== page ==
Moving from bombed shops to burning markets, I saw Sadr's soldiers dig in for the final assault

Posted in Iraq | 20-Aug-04 | Author: Donald Macintyre| Source: The Independent

Mahdi fighters loyal to Radical Shiite cleric Muqtada al-Sadr pause to jubilate during clashes between al-Mahdi army against US soldiers and Iraqi forces near the Imam Ali shrine in the besieged city of Najaf, Iraq Thursday Aug. 19, 2004.

Along the 200-yard alleyway leading from Medan Square to the shrine of Imam Ali, the Mehdi Army gunmen were clustered, many of them smiling or waving. They stood in groups of three or four every 10 yards or so, with their Kalashnikovs and their rocket launchers.

Even as shells and mortars exploded elsewhere in the old city, many of the insurgents were half chanting, half singing: "Muqtada [Sadr] we are your soldiers... Muqtada never hid his head." If they were nervous at the imminent prospect of Iraqi and US forces carrying out the Iraqi interim government's latest threat, issued three hours earlier, to storm the shrine if Sadr did not agree "in a few hours" to its terms, they gave no sign.

In this narrow street ­ once walked by Shia pilgrims from Iraq and Iran but now populated only by the Sadr militia ­ the damage to the shops that line it was notably less than on the approach to the square itself. Much of the commercial district was ravaged, the walls of shops and offices punched through by shelling, the stalls flattened or burnt out. Through the jagged holes made in the southern walls of the Wadi al-Salam cemetery you could see the damage to the tombstones inflicted by two weeks of fighting.

At Medan Square there were two brief claps of fire, probably from a Sadr gunman, although a Mehdi militiaman had warned of firing by US snipers. Certainly, the US forces appeared to have moved steadily closer to the insurgents' old city redoubt. Moving from Revolution of 1920 Square, where half a dozen US Humvees with their crews were camped outside a hall being used as a rear base, down the street of the same name and about half a kilometre from the holy sites, you could see at least five Abrams tanks down one of the empty boarded-up side-streets of what, outside the innermost area controlled by Sadr's men, is now a ghost city.

In the courtyard of the 11th-century, gold-domed Imam Ali shrine were Sadr's "human shields". The numbers have reduced from the 2,000 present at the beginning of the week, but they sang and chanted, deriding the Prime Minister, Iyad Allawi, who hours later was repeating the threat that troops will move in unless Sadr moves out ­ quickly.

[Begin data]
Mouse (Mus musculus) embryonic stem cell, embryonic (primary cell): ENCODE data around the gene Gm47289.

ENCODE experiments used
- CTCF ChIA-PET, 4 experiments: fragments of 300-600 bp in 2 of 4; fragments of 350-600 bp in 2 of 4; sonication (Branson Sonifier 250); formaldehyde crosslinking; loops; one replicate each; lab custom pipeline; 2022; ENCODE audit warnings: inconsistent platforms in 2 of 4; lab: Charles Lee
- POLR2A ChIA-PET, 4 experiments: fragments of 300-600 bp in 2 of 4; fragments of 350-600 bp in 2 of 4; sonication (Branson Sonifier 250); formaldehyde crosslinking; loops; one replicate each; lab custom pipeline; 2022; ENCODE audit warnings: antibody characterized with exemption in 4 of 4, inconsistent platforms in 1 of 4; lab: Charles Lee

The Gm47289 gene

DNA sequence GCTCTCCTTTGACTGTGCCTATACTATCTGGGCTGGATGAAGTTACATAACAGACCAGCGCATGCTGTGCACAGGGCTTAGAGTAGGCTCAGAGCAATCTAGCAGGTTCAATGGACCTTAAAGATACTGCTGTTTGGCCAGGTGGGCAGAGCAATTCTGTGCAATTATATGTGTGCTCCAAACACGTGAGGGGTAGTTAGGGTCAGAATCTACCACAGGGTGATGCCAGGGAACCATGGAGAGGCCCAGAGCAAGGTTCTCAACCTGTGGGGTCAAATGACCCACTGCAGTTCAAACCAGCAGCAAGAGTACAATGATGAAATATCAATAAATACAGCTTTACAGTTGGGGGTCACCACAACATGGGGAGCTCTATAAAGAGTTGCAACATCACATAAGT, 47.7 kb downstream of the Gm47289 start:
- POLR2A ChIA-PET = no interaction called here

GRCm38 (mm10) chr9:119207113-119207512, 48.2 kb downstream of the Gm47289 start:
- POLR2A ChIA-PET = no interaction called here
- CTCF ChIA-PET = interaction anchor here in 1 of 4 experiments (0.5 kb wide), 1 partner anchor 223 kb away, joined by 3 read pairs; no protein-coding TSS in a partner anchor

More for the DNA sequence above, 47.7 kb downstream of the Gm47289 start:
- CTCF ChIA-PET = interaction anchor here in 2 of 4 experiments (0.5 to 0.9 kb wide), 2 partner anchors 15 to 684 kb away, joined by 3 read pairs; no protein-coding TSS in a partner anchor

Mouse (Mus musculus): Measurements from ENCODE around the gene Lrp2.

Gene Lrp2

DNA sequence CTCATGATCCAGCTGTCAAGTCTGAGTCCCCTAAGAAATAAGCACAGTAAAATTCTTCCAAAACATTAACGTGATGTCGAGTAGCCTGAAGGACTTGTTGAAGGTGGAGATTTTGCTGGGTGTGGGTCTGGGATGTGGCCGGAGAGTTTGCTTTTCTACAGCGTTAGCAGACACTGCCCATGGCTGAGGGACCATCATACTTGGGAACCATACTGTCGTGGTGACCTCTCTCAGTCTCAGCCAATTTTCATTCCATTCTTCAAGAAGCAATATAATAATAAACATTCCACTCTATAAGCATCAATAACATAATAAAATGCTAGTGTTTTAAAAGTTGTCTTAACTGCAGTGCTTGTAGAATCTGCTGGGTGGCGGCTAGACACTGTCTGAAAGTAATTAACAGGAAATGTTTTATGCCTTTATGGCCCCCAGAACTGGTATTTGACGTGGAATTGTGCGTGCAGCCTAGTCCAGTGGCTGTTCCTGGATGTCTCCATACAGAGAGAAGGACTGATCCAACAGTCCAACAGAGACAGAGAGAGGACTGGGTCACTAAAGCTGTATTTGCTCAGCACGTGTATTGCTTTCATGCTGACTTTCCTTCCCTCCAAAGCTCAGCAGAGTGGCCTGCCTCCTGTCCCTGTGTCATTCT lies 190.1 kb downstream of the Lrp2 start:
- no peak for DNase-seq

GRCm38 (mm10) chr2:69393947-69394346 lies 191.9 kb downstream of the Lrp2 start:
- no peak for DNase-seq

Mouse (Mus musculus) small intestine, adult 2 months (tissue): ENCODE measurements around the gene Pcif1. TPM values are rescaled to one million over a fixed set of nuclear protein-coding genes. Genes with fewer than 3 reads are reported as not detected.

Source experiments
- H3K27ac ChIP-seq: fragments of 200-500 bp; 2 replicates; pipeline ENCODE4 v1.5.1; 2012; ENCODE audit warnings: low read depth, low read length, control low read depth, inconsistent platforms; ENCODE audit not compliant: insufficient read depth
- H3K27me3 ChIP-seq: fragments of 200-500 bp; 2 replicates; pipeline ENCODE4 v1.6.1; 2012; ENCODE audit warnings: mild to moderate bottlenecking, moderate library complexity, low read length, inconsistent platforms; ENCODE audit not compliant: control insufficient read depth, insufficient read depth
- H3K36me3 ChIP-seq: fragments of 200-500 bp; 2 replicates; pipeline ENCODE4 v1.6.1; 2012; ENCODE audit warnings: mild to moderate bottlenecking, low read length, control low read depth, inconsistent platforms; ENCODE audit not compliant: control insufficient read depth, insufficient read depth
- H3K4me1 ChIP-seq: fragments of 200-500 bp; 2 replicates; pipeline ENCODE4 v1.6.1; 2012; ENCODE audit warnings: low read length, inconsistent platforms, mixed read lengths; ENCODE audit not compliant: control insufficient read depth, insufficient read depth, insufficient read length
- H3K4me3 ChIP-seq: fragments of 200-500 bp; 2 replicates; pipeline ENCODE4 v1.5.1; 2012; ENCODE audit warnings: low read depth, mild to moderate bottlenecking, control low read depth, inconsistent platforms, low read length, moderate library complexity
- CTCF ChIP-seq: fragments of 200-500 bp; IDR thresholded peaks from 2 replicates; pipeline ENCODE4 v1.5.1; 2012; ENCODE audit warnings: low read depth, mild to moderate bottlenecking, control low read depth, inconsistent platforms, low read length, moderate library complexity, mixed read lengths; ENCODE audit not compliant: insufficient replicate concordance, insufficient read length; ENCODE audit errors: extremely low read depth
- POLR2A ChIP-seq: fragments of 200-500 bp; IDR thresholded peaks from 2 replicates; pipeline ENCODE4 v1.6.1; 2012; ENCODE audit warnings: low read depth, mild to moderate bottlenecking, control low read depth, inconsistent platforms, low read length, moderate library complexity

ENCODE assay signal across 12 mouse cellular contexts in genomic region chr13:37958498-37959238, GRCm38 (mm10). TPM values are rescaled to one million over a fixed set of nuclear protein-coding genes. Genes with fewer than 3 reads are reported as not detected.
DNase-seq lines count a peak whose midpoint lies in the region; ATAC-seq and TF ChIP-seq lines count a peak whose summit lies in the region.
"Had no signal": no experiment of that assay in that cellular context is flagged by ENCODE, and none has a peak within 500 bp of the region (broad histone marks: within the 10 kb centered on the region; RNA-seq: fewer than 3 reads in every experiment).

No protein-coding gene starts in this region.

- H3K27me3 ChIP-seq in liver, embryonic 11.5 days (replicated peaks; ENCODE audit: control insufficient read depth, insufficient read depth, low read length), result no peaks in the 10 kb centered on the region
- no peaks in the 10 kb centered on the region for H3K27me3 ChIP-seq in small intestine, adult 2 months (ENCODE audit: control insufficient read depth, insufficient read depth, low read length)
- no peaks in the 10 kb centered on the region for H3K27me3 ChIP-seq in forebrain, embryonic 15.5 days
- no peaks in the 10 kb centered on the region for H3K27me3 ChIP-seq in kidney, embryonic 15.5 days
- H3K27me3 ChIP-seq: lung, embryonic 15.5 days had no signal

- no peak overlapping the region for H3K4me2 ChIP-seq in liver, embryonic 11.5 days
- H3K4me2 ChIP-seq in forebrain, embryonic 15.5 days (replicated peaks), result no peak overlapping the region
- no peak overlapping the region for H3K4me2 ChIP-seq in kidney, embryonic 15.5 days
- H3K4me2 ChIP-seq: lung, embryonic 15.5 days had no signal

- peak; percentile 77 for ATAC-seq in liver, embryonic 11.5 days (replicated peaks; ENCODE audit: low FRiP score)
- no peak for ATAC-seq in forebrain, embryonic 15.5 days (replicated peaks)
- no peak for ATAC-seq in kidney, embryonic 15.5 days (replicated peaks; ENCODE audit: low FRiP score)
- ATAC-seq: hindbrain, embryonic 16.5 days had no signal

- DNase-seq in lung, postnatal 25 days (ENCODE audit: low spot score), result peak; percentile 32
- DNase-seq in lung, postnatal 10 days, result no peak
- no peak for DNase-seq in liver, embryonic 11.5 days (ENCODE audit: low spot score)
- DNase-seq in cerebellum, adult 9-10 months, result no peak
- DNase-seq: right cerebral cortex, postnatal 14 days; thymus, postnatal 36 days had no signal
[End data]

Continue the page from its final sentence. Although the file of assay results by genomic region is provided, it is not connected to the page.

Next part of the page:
Chorus leaders were carried on their comrades' shoulders and they began: "How can you attack Haider [Imam Ali]. Blacken your face, Allawi."

No, said Mwaidal Dejele from Diwalla, as the explosions continued outside the compound, he was not frightened of dying in the threatened final assault on the shrine. "This is a very religious place. Here I will be safe."

On the way back from the shrine to Medan Square, a thick plume of black smoke a mere 300 metres or so away rose over the city. Earlier that afternoon, much further from the old city, a mortar attack on the police station close to our hotel had killed seven policemen and wounded many more. It was the latest trial for the driven police chief, Ghalab al-Jazaari.

The carnage came less than two hours after Kassim Daoud, the Iraqi Defence Minister, announced what sounded like the latest surrender terms for Sadr. He, and no one else, had to announce that the Mehdi Army was being disbanded. And he had to give a list of hostages the Sadr kidnappers had taken as part of a promise to give them back unharmed.

This may be the last time that a visit in such circumstances is possible. For last night and early this morning, the deadline clearly expired, US forces, including Bradley armoured vehicles and AC-130 gunships, launched the heaviest and most sustained bombardment of Mehdi positions since the fighting started two weeks ago.

Orange flashes lit up the sky, several fires burned, and a long horizontal pall of grey smoke hung over much of the city. The distinctive thumping of the repeated explosions was audible at least two miles away. US aircraft flew half a dozen bombing sorties over the old city, in what appeared to be the build-up to the final, all-out assault which both the Iraqi government and the US have several times threatened.

Back in Baghdad two Americans were wounded in an office close to the US embassy and elsewhere in the capital, five insurgents and five Iraqi civilains were reported dead as US forces pentrated Sadr City.

As for Najaf, now the focal point for the insurgency across Iraq, the ultimatum Mr Allawi issued earlier in the evening was uncompromising. It is not of course the first. And even as the bombing reached a peak of intensity there was an unconfirmed report that Muqtada Sadr was now ready to turn the keys of the shrine over to mainstream clerics. At first sight this hardly looked enough to bring a peaceful solution. For now it looked as if the interim government's patience, not to mention that of the Americans, was finally running out. At what cost in human life, it is impossible yet to tell.